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This site is dedicated to developing and presenting research and teaching materials about the interactions between Slavs and Germans in the Central Middle Ages along the Elbe river and beyond. Our aim is to provide scholars, teachers and students with resources for comprehending this understudied and underappreciated zone of cross-cultural contact in North Central Europe. Central to this project is a text that we call the Deeds of Margrave Wiprecht of Groitzsch, an invaluable twelfth-century source for this region. 

The project originated in the realization, while translating the Deeds of Margrave Wiprecht of Groitzsch, that it comprises a number of independently authored, anonymous texts cut and pasted together to form a compilation into which later writers made a number of notations and insertions.  Although it survives in a lone manuscript copied by a single hand ca. 1150, it is better understood as communally authored by the monks of Pegau over several decades in the first half of the twelfth century. The initial core of this website explains and demonstrates this visibly. 

We hope to expand the project in the future, to include further analysis of Wiprecht and of Pegau, as well as studies of other texts, individuals, institutions, and locations in the Elbian borderlands.

 

 

Jonathan Lyon is Associate Professor of History at the University of Chicago. His research and teaching focus on the political and social history of Germany, Austria, and the Holy Roman Empire in the medieval period, particularly the eleventh through thirteenth centuries. He has held fellowships from the Austrian Science Fund (FWF: Lise Meitner Project #1534-G18), the German Academic Exchange Service (DAAD), the J. William Fulbright Program, and the Dolores Zohrab Liebmann Foundation. His first book, Princely Brothers and Sisters: The Sibling Bond in German Politics, 1100–1250 (Cornell University Press, 2013), argues that sibling relationships played a pivotal role in shaping political dynamics both inside individual noble families and at the courts of the German kings and emperors. He is also the author of a volume of translations entitled Noble Society: Five Lives from Twelfth-Century Germany (Manchester University Press, 2017). His current research projects include a study of the office of church advocate in medieval Germany and a general survey of the history of the medieval Holy Roman Empire.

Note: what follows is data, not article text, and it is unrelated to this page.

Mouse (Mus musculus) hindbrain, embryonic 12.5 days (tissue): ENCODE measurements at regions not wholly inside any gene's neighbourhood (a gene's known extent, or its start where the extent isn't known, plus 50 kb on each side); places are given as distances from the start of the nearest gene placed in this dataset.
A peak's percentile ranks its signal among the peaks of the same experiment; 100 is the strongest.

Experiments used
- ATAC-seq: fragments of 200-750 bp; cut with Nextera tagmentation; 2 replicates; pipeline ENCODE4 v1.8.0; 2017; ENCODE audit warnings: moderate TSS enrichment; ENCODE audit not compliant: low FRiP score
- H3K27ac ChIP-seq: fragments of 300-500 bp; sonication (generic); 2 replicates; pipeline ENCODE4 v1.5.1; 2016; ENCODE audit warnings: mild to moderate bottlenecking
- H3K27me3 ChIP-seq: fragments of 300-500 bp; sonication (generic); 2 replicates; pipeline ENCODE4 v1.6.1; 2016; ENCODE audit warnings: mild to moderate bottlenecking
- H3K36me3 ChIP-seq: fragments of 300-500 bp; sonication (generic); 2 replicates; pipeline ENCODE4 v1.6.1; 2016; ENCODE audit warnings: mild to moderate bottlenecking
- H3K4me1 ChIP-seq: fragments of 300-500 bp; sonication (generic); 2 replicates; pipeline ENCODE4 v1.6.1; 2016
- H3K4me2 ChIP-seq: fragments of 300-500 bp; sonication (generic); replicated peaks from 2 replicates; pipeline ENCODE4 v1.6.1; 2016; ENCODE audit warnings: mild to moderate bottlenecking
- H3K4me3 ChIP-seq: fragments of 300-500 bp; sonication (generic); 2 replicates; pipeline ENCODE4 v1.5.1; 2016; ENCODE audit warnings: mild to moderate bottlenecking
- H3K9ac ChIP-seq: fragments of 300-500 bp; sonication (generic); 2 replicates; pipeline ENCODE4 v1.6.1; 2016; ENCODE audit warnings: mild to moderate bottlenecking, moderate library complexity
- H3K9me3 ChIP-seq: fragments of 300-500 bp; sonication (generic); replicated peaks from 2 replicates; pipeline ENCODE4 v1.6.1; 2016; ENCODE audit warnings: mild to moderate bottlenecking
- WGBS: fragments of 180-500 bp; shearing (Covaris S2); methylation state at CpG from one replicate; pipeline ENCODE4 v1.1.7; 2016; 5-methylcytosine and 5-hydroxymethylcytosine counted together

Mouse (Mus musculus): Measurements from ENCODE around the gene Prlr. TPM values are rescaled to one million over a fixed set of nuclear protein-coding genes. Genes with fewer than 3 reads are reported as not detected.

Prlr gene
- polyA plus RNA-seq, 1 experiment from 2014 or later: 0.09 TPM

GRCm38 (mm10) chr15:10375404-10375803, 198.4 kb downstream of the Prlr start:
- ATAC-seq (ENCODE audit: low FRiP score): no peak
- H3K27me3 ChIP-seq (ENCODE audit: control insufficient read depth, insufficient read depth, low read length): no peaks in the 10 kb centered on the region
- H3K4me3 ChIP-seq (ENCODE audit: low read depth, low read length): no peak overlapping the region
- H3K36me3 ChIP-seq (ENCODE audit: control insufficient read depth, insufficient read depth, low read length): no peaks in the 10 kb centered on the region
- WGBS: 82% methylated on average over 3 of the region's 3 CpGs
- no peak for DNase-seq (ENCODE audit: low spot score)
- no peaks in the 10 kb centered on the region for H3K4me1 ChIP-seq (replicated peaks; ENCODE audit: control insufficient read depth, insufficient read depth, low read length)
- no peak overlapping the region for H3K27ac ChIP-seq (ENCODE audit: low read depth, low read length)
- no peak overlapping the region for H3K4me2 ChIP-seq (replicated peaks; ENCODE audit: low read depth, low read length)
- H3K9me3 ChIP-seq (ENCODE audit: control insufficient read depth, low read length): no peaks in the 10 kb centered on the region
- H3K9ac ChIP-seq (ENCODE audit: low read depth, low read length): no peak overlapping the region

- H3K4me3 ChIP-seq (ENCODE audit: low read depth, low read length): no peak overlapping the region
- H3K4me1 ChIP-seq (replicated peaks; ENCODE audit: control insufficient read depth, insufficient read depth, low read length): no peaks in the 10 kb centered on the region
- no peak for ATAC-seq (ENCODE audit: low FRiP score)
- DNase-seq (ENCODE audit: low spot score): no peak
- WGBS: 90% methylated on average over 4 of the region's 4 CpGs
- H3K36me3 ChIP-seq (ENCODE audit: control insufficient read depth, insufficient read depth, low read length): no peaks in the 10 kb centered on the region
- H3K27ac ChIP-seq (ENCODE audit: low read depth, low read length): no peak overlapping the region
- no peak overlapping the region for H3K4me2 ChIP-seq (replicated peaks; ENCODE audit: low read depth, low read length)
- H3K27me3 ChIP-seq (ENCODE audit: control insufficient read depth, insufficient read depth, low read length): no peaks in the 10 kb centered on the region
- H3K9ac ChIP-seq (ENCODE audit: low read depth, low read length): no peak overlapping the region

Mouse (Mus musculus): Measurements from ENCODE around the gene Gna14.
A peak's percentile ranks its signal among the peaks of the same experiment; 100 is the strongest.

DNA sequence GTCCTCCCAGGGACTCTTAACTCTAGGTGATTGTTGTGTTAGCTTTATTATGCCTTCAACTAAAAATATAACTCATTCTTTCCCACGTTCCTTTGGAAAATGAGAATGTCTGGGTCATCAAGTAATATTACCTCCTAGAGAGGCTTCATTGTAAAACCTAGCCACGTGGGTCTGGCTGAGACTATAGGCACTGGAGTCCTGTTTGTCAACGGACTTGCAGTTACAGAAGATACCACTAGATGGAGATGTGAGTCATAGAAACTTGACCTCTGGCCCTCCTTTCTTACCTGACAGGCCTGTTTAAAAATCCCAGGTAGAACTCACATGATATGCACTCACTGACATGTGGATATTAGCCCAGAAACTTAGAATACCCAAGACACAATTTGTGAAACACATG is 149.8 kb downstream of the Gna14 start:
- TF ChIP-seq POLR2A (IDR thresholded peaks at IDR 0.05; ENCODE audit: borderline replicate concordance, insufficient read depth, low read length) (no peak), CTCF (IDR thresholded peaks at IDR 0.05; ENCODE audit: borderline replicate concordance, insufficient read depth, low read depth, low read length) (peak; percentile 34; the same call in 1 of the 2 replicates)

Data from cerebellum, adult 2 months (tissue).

Lisa Wolverton, Professor of History at the University of Oregon, concentrates her research on the Czech Lands in the early and central Middle Ages.  She received her Ph.D. from the University of Notre Dame and, from 1996-99, was a Junior Fellow at the Harvard Society of Fellows. Her books include Hastening Toward Prague: Power and Society in the Medieval Czech Lands (University of Pennsylvania Press, 2001), a translation of Cosmas of Prague’s Chronicle of the Czechs (Catholic University of America Press, 2009), and Cosmas of Prague:  Narrative, Classicism, Politics (Catholic University of America Press, 2015). She is also the author, with Ian F. McNeely, of Reinventing Knowledge: From Alexandria to the Internet (W.W. Norton, 2008); editor, with David C. Mengel, of Christianity and Culture in the Middle Ages: Essays to Honor John Van Engen (University of Notre Dame Press, 2015), and translator, with Jonathan R. Lyon, of "The Deeds of Margrave Wiprecht of Groitzsch," published in Noble Society: Five Lives from Twelfth-Century Germany. Her current projects include an analysis of Czech involvement in the Investiture Contest, studies of historical and hagiographical writings during and after the rebellions against Henry IV, a set of essays on Central Europe in the Ottonian era, a study of Lampert of Hersfeld's Annals, and a book-length examination of the Deeds of Wiprecht.

 

Questions and comments about the website are most welcome.  Please contact us at:  lwolvert@uoregon.edu or jlyon@uchicago.edu